Grover Norquist is the president of Americans for Tax Reform and a leading anti-tax activist. Ralph Nader is a consumer advocate and a confirmed lefty. The two don't agree on much, but they are joining forces in support of a cause quickly gaining traction around the country: transparency, the notion that citizens are entitled to know how government spends their money.
In the old days of paper, pen and typewriters, there were legitimate obstacles to widespread data-sharing. It was cumbersome to reproduce and transmit information on a mass scale. But a funny thing didn't happen after the information technology revolution. Government remains about as opaque as ever.
Transparency means simply that state budgets, contracts and individual expenditures are made available to the public on the Internet. Sure, there are a few things that should be kept secret for security reasons or to protect citizens' privacy. But government spending is kept hidden from public view because - well, just because.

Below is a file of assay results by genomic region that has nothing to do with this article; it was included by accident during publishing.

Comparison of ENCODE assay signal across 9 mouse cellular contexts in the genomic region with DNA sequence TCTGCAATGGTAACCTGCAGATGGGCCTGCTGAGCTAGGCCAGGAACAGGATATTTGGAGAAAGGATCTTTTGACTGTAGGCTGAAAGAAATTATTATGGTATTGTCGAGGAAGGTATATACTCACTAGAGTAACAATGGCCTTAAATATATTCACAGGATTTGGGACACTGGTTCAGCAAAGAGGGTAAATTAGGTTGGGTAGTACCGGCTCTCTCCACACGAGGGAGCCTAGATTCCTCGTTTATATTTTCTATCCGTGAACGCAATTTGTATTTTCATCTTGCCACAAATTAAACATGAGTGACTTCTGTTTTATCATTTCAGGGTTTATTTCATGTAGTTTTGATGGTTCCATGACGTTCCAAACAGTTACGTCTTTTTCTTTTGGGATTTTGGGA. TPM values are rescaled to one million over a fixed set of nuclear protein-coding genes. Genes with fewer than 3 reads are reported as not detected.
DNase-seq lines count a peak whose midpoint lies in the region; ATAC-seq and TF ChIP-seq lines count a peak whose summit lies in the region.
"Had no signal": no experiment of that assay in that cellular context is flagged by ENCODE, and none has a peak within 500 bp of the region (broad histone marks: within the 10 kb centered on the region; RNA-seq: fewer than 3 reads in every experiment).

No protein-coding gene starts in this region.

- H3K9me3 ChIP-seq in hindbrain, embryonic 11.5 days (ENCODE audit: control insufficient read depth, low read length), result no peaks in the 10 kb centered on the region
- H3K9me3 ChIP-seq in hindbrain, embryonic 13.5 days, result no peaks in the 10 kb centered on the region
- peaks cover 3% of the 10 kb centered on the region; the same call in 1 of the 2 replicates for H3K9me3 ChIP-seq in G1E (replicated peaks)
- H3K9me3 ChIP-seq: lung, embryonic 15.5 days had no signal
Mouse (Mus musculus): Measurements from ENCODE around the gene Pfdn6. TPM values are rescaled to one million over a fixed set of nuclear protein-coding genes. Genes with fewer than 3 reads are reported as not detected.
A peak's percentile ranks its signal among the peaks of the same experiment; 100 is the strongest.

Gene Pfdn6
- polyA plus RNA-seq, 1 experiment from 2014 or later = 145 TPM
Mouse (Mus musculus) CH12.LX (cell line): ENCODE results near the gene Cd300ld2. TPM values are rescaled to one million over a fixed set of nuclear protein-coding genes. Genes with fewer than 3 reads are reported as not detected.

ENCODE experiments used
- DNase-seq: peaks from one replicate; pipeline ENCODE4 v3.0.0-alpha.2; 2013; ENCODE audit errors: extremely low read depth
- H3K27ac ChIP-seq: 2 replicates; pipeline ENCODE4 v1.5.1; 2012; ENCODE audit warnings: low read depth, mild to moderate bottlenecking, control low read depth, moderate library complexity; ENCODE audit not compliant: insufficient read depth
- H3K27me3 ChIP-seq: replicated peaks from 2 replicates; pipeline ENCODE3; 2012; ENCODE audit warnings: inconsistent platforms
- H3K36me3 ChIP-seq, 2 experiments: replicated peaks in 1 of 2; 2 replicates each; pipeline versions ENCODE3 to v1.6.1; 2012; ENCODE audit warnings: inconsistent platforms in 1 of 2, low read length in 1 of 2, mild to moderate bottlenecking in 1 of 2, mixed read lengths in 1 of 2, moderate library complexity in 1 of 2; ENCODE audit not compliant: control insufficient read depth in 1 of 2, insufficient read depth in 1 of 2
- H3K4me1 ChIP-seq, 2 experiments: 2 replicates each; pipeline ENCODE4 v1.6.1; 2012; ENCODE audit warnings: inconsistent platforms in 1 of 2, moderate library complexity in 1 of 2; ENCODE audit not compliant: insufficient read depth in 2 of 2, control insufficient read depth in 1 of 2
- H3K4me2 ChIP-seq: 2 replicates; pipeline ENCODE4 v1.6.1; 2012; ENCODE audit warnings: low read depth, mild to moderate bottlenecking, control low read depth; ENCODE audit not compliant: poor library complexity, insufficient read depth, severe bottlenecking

At least 20 states tried this year to help citizens see how their money is being spent. Unfortunately, Arizona wasn't one of them.
Why is transparency suddenly the "next big thing" in government? As Norquist points out, the action is at the state level, where partisan bickering is less intense than in Washington. Moreover, since most of the data is public information, legislation is usually not required to make it more available.
We know that it can be done. It just takes leaders who understand that our government belongs to the people, not government officials.
Dr. Tom Patterson is chairman of the Goldwater Institute, a former state legislator and emergency room physician. A longer version of this article originally appeared in the East Valley Tribune.
East Valley Tribune: Seeking transparency on government spending
Americans for Tax Reform: State, Federal and Local Efforts to Increase Transparency in Government Spending
Austin American Statesman: From dollars to doughnuts, state spending online for first time